Seven Questions Directors Should Ask About D&O Coverage
First Quarter 2012
Corporate Board Member
by Charles Keenan
Joining a board of directors isn’t without risk. Christine Weirsky, public relations director, Marketing and Communications, North America, XL Group Insurance, says directors should never shy away from asking about what coverage is available to protect them.
Are the company’s policy limits appropriate to its risk profile?
Especially in today’s litigious climate and struggling economy, directors and officers are held to a very high standard. According to John Burrows, chief underwriting officer of the XL Group’s Professional Liability group, “A number of factors, including financial strength, risk tolerance, and litigation trends are factored into determining appropriate D&O policy limits, terms, and deductibles for any company, and it’s important that directors know and are comfortable with those terms and conditions.”
What is the priority of payments in our policy?
Priority-of-payments provisions govern the order of payments from D&O policy limits. A typical provision provides that any payments under the D&O policy will be paid first under the policy’s Side A coverage to protect the assets of individual directors and officers before any payments can be made to the company.
If policy limits are exhausted, is there Side A coverage to protect me personally?
Side-A coverage, sometimes referred to as “Difference in Conditions” coverage, doesn’t indemnify the corporation in any respect and only benefits individual directors and officers. According to Burrows, there is a growing trend among independent directors to request stand-alone Side-A coverage so they do not have to share it with management and other directors. “The good news is that there are high-quality policies with broad coverage and few exclusions available in today’s market,” Burrows says.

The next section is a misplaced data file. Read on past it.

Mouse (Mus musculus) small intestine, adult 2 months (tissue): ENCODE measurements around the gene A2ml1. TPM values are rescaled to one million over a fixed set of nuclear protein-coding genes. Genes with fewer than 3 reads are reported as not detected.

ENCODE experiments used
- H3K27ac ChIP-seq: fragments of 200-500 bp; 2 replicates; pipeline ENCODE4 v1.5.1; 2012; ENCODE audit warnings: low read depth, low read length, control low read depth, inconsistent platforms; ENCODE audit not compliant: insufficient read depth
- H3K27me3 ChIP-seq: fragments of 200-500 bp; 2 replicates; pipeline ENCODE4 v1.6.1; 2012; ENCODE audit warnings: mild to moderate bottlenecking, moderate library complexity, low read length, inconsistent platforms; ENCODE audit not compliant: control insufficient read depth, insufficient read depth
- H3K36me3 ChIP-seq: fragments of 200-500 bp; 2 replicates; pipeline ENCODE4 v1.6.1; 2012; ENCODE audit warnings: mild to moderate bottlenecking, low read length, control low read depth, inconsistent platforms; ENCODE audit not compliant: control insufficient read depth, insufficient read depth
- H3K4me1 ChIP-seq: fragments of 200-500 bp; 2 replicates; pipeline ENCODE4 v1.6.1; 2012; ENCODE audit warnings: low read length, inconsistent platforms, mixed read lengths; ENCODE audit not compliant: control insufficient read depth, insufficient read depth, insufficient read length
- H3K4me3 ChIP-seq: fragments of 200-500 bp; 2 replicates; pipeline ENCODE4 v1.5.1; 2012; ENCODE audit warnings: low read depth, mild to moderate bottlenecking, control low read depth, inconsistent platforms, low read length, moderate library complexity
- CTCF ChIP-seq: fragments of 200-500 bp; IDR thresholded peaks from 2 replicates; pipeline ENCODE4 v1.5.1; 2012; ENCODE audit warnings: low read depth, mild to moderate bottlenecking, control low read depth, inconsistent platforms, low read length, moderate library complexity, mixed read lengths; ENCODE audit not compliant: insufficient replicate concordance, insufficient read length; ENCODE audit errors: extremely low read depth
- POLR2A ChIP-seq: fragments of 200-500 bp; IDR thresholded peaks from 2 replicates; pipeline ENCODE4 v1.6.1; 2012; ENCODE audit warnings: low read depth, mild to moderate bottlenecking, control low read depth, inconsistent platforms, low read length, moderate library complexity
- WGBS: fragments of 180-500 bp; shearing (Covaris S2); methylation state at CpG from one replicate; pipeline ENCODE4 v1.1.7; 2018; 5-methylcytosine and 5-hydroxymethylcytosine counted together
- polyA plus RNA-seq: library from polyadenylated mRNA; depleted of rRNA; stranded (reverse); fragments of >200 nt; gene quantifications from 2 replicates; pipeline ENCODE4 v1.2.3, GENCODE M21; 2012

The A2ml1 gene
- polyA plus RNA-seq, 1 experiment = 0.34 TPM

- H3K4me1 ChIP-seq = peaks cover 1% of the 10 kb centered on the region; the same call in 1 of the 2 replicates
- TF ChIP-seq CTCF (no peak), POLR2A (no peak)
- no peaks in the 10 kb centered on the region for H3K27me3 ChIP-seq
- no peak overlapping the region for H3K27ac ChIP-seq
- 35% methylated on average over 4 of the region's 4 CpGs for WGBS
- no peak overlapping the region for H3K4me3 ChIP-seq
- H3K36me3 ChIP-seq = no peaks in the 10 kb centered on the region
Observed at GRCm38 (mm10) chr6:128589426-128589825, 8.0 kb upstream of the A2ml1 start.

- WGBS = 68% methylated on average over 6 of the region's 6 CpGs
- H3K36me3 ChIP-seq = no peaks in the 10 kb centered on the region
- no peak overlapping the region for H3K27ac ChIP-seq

Are their exclusions in the policy?
D&O policies can contain a wide variety of other exclusions, which can be problematic for directors. Those to watch out for are exclusions arising from pollution, derivative action,
or pension funds.
What is the insurer’s reputation for handling and paying claims?
Insurers can be evaluated on a number of factors, such as financial health and reputation for acknowledging or fighting coverage for similar claims. It is worth knowing if the company’s D&O insurers have a reputation for delaying payment of defense costs and litigating with insureds over coverage.
Is your Side-A coverage nonrescindable and fully severable?
According to Burrows, Side-A coverage should preferably be nonrescindable and noncancelable. That means it can’t be voided for any reason. So if there was wrongdoing by some of the company’s management—say a misstatement when obtaining coverage—to no fault of the individual officers, their coverage stands. Many D&O policies don’t provide full severability—only partial severability.
How broad is the definition of loss?
Traditionally, Side-A policies cover four distinct areas: settlements or judgments in shareholder derivative lawsuits, allegations of federal securities law violations, standards of conduct in state indemnification statutes, and when the company is financially unable to provide coverage for a director or officer.
D&O Liability: Avoiding Legal Hot Spots
Say on Pay: Avoiding the Crosshairs
M&A Liability: Post-Closing Risk
IDL: Looking Out for No. 1
Simmering Risk: Cyber Attacks and Government Investigations